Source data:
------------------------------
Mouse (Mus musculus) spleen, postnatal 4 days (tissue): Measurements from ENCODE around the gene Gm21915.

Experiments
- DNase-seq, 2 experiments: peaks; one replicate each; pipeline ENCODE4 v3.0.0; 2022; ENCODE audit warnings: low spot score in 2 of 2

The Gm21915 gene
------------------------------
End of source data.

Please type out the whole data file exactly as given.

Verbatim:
Mouse (Mus musculus) spleen, postnatal 4 days (tissue): Measurements from ENCODE around the gene Gm21915.

Experiments
- DNase-seq, 2 experiments: peaks; one replicate each; pipeline ENCODE4 v3.0.0; 2022; ENCODE audit warnings: low spot score in 2 of 2

The Gm21915 gene